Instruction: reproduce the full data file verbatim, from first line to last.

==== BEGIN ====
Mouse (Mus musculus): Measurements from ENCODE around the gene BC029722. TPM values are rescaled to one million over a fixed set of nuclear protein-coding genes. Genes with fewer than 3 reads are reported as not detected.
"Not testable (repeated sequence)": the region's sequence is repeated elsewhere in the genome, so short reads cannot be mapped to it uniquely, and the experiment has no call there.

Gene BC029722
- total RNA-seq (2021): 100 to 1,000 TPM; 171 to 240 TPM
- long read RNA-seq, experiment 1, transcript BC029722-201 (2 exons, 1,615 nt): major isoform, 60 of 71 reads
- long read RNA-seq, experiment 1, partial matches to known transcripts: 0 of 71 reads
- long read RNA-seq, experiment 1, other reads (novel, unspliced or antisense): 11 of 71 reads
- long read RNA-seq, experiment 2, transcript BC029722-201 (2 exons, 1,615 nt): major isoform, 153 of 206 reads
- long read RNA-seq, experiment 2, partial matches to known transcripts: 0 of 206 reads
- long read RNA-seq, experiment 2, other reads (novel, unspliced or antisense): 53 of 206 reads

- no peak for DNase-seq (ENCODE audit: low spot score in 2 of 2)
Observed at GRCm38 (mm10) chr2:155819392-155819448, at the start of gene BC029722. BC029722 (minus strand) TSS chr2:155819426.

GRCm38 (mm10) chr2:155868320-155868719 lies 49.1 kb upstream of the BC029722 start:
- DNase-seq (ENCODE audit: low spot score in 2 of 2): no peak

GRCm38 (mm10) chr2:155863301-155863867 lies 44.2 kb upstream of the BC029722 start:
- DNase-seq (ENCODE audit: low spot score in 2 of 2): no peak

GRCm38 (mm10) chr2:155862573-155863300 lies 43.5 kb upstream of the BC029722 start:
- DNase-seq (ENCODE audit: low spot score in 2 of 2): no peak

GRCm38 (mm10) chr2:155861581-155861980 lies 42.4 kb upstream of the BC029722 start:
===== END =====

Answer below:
Mouse (Mus musculus): Measurements from ENCODE around the gene BC029722. TPM values are rescaled to one million over a fixed set of nuclear protein-coding genes. Genes with fewer than 3 reads are reported as not detected.
"Not testable (repeated sequence)": the region's sequence is repeated elsewhere in the genome, so short reads cannot be mapped to it uniquely, and the experiment has no call there.

Gene BC029722
- total RNA-seq (2021): 100 to 1,000 TPM; 171 to 240 TPM
- long read RNA-seq, experiment 1, transcript BC029722-201 (2 exons, 1,615 nt): major isoform, 60 of 71 reads
- long read RNA-seq, experiment 1, partial matches to known transcripts: 0 of 71 reads
- long read RNA-seq, experiment 1, other reads (novel, unspliced or antisense): 11 of 71 reads
- long read RNA-seq, experiment 2, transcript BC029722-201 (2 exons, 1,615 nt): major isoform, 153 of 206 reads
- long read RNA-seq, experiment 2, partial matches to known transcripts: 0 of 206 reads
- long read RNA-seq, experiment 2, other reads (novel, unspliced or antisense): 53 of 206 reads

- no peak for DNase-seq (ENCODE audit: low spot score in 2 of 2)
Observed at GRCm38 (mm10) chr2:155819392-155819448, at the start of gene BC029722. BC029722 (minus strand) TSS chr2:155819426.

GRCm38 (mm10) chr2:155868320-155868719 lies 49.1 kb upstream of the BC029722 start:
- DNase-seq (ENCODE audit: low spot score in 2 of 2): no peak

GRCm38 (mm10) chr2:155863301-155863867 lies 44.2 kb upstream of the BC029722 start:
- DNase-seq (ENCODE audit: low spot score in 2 of 2): no peak

GRCm38 (mm10) chr2:155862573-155863300 lies 43.5 kb upstream of the BC029722 start:
- DNase-seq (ENCODE audit: low spot score in 2 of 2): no peak

GRCm38 (mm10) chr2:155861581-155861980 lies 42.4 kb upstream of the BC029722 start: